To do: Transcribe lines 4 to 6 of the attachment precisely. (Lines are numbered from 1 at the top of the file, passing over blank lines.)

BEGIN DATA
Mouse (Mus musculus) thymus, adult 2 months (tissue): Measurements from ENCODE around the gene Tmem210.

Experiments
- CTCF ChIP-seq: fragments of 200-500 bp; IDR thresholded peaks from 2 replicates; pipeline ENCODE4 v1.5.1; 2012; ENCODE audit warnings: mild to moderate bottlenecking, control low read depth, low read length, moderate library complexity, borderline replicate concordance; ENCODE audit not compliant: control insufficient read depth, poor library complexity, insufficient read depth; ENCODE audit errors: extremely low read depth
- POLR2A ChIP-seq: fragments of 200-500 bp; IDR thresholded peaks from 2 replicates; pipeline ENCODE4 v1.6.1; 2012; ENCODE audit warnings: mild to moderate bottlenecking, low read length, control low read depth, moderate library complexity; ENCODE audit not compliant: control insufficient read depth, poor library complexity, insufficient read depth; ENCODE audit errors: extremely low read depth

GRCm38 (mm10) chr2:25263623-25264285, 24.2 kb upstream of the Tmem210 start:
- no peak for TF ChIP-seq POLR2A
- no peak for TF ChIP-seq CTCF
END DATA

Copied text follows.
- POLR2A ChIP-seq: fragments of 200-500 bp; IDR thresholded peaks from 2 replicates; pipeline ENCODE4 v1.6.1; 2012; ENCODE audit warnings: mild to moderate bottlenecking, low read length, control low read depth, moderate library complexity; ENCODE audit not compliant: control insufficient read depth, poor library complexity, insufficient read depth; ENCODE audit errors: extremely low read depth

GRCm38 (mm10) chr2:25263623-25264285, 24.2 kb upstream of the Tmem210 start:
- no peak for TF ChIP-seq POLR2A